Stoic Philosophy at Rome (CLTR10026)
Classical Literature in Translation
Normal Year Taken
Delivery Session Year
Visiting students must have taken at least 3 courses in Classics related subject matter (at least 2 of which should be in Classical Literature) at grade B or above for entry to this course. We will only consider University/College level courses. Applicants should note that, as with other popular courses, meeting the minimum academic entry requirements does NOT guarantee admission. **Please note that 3rd year Classics courses are very popular and have strict visiting student quotas, meaning that they have a very high number of students wishing to enrol in a very limited number of spaces.** These enrolments are managed strictly by the Visiting Student Office, in line with the quotas allocated by the department, and all enquiries to enrol in these courses must be made through the CAHSS Visiting Student Office. It is not appropriate for students to contact the department directly to request additional spaces. Please note that this course may incur additional costs for course texts.
The philosophy of the Stoics had an immense impact on the intellectual life of Rome. This course aims to introduce students to a wide range of textual evidence for the cultural place and importance of Stoicism by closely reading a broad selection of both philosophical and literary texts.
In the late Roman Republic and the first century of Imperial Rome, the Stoic philosophical school (founded by Zeno of Citium in c. 300 BCE) was a dominant intellectual movement of notable influence on contemporary literature, philosophical and otherwise. This course aims to trace both how Stoicism, as a systematic philosophy, is developed in this period and how this philosophical system influenced the literary culture of Rome. Approximately two-thirds of the course will focus on the primary evidence of philosophical texts. A selection of the dialogues of Cicero (e.g. Academica, De finibus, De natura deorum, De officiis and De fato), Seneca's letters and treatises (e.g. De beneficiis, De otio, and De brevitate vitae), Epictetus, and the fragments of lesser-known, but influential, Stoics (e.g. Musonius Rufus and Cornutus) will be studied. This will provide a thorough introduction to Stoic philosophical doctrine, practice, and its distinctive features in this period. With this immersion into how Stoicism is adapted and developed, we will be in an excellent position to enquire into how this philosophy made its influence felt on the wider literary culture. Texts from the wide array of Stoic-influenced authors (e.g. Horace, Juvenal, Persius, and Lucan) will be considered and analysed for the influence of Stoic philosophical debate and what this impact means for Latin literary culture and practice. Ultimately, students should gain an understanding of not only an influential philosophical school but also of how this Greek philosophical system becomes embedded in the wider culture of Rome.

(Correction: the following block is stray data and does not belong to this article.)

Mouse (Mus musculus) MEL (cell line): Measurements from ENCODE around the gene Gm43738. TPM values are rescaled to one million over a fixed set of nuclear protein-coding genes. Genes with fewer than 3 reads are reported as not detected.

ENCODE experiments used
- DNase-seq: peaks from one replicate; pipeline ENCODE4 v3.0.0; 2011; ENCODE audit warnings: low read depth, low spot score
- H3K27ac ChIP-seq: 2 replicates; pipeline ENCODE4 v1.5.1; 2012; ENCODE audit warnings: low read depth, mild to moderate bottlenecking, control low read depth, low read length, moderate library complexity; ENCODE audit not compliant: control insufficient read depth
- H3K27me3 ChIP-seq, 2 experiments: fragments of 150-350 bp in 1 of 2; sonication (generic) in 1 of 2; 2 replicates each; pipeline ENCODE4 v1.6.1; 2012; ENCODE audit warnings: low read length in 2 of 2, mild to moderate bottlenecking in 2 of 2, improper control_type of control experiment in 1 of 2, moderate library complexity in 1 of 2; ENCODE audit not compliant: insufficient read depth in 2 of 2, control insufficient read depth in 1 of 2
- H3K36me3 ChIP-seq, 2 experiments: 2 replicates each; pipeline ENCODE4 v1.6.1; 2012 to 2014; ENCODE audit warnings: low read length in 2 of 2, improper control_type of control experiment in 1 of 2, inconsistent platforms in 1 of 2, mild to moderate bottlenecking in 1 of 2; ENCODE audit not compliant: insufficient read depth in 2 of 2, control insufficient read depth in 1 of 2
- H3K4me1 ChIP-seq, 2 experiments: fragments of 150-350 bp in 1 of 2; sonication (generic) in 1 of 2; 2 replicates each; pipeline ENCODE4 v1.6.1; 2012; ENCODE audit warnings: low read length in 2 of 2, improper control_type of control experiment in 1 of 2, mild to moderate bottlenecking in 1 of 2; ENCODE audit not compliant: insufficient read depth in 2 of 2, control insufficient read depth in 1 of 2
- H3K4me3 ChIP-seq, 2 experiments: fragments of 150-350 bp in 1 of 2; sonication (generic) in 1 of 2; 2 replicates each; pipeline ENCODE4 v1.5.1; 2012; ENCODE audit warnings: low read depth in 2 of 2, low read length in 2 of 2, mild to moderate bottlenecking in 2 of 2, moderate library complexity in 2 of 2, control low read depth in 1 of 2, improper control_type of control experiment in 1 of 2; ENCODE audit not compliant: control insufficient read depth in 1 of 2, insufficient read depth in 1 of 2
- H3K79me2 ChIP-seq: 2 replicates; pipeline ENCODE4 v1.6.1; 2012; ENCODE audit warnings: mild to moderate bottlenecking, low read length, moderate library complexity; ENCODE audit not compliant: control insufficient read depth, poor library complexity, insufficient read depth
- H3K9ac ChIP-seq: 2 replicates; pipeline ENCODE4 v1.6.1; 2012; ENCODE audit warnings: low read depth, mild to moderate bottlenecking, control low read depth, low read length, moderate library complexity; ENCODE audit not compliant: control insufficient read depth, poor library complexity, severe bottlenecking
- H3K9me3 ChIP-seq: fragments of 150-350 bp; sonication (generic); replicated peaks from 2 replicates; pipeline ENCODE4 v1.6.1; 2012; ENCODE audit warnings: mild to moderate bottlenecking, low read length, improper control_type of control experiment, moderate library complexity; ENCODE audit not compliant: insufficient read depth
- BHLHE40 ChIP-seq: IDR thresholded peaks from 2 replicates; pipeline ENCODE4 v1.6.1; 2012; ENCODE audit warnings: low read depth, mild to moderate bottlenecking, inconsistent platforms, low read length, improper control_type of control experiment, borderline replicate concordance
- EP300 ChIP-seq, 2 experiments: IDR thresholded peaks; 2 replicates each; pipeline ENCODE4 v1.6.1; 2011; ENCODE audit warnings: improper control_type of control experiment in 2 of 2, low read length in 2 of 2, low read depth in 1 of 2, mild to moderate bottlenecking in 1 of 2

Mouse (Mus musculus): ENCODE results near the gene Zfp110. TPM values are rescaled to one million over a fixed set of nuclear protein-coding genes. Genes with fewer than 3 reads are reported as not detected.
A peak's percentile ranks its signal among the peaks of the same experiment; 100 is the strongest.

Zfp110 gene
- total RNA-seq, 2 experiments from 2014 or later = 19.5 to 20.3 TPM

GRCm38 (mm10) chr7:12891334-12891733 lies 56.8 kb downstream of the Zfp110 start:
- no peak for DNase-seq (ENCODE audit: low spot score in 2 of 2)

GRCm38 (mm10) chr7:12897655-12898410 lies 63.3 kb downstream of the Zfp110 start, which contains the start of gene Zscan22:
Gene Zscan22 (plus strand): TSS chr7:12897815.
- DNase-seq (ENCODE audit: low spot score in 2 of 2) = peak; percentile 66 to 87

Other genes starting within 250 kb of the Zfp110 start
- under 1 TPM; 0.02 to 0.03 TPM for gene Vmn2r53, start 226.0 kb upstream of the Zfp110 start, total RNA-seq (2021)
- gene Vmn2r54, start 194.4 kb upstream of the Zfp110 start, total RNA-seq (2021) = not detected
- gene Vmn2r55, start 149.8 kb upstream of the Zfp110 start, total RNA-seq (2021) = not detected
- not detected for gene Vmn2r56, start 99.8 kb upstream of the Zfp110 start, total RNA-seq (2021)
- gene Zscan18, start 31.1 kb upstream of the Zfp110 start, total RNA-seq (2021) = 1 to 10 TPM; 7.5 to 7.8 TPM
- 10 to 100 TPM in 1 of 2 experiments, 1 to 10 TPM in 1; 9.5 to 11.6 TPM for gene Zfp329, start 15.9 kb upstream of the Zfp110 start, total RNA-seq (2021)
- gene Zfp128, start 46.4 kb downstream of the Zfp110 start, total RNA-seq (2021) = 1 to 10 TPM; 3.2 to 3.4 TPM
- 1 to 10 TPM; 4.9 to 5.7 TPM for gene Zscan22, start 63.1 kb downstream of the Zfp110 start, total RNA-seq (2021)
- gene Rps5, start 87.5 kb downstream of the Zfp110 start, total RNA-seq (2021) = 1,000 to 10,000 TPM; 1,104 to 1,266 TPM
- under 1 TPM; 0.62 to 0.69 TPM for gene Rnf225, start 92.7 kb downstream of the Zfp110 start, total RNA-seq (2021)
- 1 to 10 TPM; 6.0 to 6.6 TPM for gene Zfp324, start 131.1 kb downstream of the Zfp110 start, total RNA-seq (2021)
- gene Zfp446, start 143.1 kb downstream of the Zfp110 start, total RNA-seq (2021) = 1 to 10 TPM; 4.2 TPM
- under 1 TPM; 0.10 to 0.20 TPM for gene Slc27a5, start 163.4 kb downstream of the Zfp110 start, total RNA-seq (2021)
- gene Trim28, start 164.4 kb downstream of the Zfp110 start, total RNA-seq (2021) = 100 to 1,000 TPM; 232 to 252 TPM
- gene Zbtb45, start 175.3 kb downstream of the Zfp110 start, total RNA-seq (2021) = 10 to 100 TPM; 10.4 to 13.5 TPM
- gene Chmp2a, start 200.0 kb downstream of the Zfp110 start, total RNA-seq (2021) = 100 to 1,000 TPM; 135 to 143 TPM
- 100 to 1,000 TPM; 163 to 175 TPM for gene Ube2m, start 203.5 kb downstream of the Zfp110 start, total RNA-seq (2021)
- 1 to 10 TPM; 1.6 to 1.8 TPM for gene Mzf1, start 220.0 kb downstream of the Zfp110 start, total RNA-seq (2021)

Written Exam 40%, Coursework 60%, Practical Exam 0%
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